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Evolutionary selection of mutations in blood controls disease progression

A new study, published in Nature Communications, has developed a machine learning model that can identify the evolutionary pressures acting on mutations in ageing blood. The findings, which uncovered mechanisms that drive cancer, have the potential to significantly advance early disease detection and treatment.

Mutations in blood accumulate with age

As people age, mutations can accumulate in blood stem cells and their clones. This process is known as age-related clonal haematopoiesis (ARCH). Some mutations will confer a proliferative advantage to the cells they arise in. Cells that carry these so called “driver” mutations will then be positively selected, resulting in a rise in frequency. This causes a imbalance in cell lineage representation within the blood cell pool.

ARCH is a risk factor for acute myeloid leukaemia (AML), which affects around one million people globally. However, while some individuals with specific ARCH mutations do not develop AML, others with the same mutations do. The reason for this has been a mystery. Understanding the mechanisms that drive AML development is key to improving the early detection and treatment of this cancer.

Using machine learning to model evolution

In this study, the team used deep learning techniques to model the interaction of positive and negative evolutionary selection acting on mutations in blood stem cells. Their deep neural network model was able to identify with high accuracy whether mutations were positively selected, negatively selected, subject to both (combination selection) or neutral. Due to their proliferative advantage, driver mutations are positively selected. Mutations that accumulate in non-driver genes, known as ‘passenger’ mutations, are mostly neutral. However, some will be mildly damaging and be negatively selected for.

The trained machine learning model was then used to analyse blood samples that had undergone deep genomic sequencing. Samples were taken from individuals who subsequently developed AML, known as preleukemic cases, and controls who were healthy individuals with ARCH mutations.

Protective passenger mutations

First, because ARCH is an age-associated phenomenon, the researchers questioned whether age influenced the selective pressures on blood cells. They found that there was a clear correlation between age and positively selected mutations. Interestingly, the preleukemic samples showed evidence of positive selection at a younger age than controls. This indicates that driver mutations have occurred earlier in the patients’ lives. The team suggested that driver mutations arising at a young age will have a greater fitness advantage, as there are fewer mildly damaging passenger mutations in the population.

Surprisingly, the researchers also found positively selected driver mutations in healthy samples. The team proposed that the reason why these individuals did not develop disease is due to the proportion of driver-to-passenger mutations. They found that the control samples had an increased proportion of mutations in passenger genes compared to driver genes in the combination selection model. This implies that negative selection acting on mildly damaging passenger mutations plays a protective role in preventing cells with driver mutations proliferating out of control.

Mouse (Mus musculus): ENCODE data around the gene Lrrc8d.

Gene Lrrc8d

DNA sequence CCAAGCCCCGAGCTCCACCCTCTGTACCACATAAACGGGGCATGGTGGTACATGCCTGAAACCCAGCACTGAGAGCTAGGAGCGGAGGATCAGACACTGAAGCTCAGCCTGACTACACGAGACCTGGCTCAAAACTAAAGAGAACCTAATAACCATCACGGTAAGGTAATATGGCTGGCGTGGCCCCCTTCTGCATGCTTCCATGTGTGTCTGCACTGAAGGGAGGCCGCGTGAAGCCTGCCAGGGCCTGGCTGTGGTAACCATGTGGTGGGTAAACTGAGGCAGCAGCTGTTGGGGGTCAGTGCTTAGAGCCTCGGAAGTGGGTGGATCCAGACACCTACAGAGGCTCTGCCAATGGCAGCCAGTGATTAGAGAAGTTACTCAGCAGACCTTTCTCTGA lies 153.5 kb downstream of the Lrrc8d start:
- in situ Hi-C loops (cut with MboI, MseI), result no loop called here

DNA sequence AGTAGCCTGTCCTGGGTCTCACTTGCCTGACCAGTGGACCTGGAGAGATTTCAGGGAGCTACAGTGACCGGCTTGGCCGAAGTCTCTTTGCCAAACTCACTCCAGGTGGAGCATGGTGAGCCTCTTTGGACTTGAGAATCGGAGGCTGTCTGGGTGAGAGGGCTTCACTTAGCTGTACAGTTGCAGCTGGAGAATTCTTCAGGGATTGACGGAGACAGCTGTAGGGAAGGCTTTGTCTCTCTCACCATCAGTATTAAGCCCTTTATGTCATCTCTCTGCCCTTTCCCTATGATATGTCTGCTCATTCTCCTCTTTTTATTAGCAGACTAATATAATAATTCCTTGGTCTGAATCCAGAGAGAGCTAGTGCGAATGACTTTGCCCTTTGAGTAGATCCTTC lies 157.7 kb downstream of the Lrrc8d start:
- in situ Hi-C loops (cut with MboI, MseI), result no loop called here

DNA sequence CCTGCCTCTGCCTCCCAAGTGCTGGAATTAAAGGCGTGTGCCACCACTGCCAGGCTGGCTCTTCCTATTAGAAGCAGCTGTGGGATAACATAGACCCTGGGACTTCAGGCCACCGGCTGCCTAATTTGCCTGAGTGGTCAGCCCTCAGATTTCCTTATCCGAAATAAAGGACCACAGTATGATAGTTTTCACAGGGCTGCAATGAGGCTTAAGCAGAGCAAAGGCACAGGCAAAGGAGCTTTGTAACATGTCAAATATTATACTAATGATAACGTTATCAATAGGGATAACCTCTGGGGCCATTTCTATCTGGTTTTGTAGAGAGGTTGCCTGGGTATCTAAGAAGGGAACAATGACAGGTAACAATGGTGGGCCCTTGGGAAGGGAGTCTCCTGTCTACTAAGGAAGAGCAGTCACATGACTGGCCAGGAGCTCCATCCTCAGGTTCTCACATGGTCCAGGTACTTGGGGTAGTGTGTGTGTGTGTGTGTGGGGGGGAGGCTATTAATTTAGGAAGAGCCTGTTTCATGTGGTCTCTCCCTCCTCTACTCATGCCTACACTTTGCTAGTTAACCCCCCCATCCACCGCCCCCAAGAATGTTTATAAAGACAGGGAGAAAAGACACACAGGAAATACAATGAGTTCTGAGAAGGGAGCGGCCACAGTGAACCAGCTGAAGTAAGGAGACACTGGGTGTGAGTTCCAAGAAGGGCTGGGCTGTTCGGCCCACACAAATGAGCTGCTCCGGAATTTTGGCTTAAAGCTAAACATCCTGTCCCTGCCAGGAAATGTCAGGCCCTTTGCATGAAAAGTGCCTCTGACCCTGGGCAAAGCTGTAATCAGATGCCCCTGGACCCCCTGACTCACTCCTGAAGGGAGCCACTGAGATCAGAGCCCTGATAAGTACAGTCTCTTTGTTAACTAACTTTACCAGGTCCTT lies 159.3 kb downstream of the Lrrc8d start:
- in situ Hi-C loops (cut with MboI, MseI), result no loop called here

The functional impact of mutations

Next, the team scored mutations by the functional impact they had on the genome. Overall, they found that mutations under positive or combination selection in driver genes scored higher than mutations in non-driver genes. In addition, passenger mutations under negative selection scored significantly lower than passenger mutations under neutral selection. This finding suggests that negative selection can remove highly damaging mutations and decrease overall pathogenicity.

The protective role of negative selection was further supported by the finding that when ARCH occurred in the absence of positive selection, patients had a lower risk of progression to AML. Individuals with ARCH mutations that had signatures of both negative and positive selection had an approximately two-fold increased risk of progressing to AML compared to those with ARCH mutations fitting neutral models of evolution. These results can be used in the future to differentiate between patients with ARCH who are at increased risk of disease, and those who are not.

Conclusion and future implications

The model developed in this study was the first neural network able to discriminate between negative selection and neutrality. This enabled the researchers to evaluate the impact of both positive and negative mutations in human blood cell populations. Importantly, they found that negative selection appears to play a protective role in preventing the proliferation of cells with driver mutations.

Future studies over longer periods of time, with larger sample sizes, will be needed to validate this study’s findings. However, the team hope that their machine learning tool can be used in future for early disease detection.

Co-lead investigator, Dr. Philip Awadalla, said: “In the future, we can anticipate screening blood samples for early detection of disease and blood cancers. With these tools we can more proactively monitor people’s health. Early detection of cancer is critical with respect to prevention and effectiveness of treatment.”

Image by Arek Socha from Pixabay

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